The rate of uninsured American Indian children has been more than twice the national rate in all four years of data available on the KIDS COUNT Data Center, although the percentage for American Indian children fell in 2021, from 14% in 2019 to 12%. The uninsured rate for Latino children (9% in 2021) has also remained higher than the national level for four years. Among kids of two or more races, the rate increased from 4% in 2019 to 6% in 2021. Figures have been fairly steady for Black (5% in 2021), white (4%) and Asian and Pacific Islander (4%) children.

In addition, immigrant children, particularly those who are undocumented, are at increased risk of being uninsured compared to their peers with U.S. citizenship.

Addressing Inequities and Barriers to Health Insurance

Although pandemic-era policies helped many children and families access and keep coverage during this national health crisis, approximately 4 million kids still lack health insurance, and concerning disparities in access to coverage remain. Concerted action is also needed just to maintain the gains of 2021, as the federal mandate for states to ensure continuous Medicaid coverage is slated to end when the pandemic is over. States, too, can take action to keep eligible families enrolled in Medicaid or help them enroll in other plans.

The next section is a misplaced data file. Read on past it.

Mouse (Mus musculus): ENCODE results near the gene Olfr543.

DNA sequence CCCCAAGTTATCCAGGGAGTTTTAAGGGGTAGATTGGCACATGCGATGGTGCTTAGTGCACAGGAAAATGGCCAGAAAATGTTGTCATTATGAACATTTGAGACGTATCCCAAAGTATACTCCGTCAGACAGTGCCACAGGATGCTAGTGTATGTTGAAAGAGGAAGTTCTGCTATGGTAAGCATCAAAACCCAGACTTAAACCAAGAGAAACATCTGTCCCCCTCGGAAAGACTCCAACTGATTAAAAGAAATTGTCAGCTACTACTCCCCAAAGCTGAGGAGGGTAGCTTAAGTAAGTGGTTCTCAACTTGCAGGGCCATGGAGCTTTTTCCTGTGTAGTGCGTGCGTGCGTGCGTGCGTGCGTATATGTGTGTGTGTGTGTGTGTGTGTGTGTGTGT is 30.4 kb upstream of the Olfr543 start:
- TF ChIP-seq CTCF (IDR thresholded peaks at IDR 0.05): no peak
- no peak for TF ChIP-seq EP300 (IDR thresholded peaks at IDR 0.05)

Policymakers and leaders in multiple sectors must continue working toward systemic change to address the long-standing inequities and barriers that contribute to the disproportionately high uninsured rates among American Indian children. Additionally, leaders can reduce immigration-related barriers to enrollment in Medicaid and the ACA health insurance marketplace.

More Child and Family Health Resources

See all health insurance data on the KIDS COUNT Data Center, including these newly updated indicators:

Additional resources: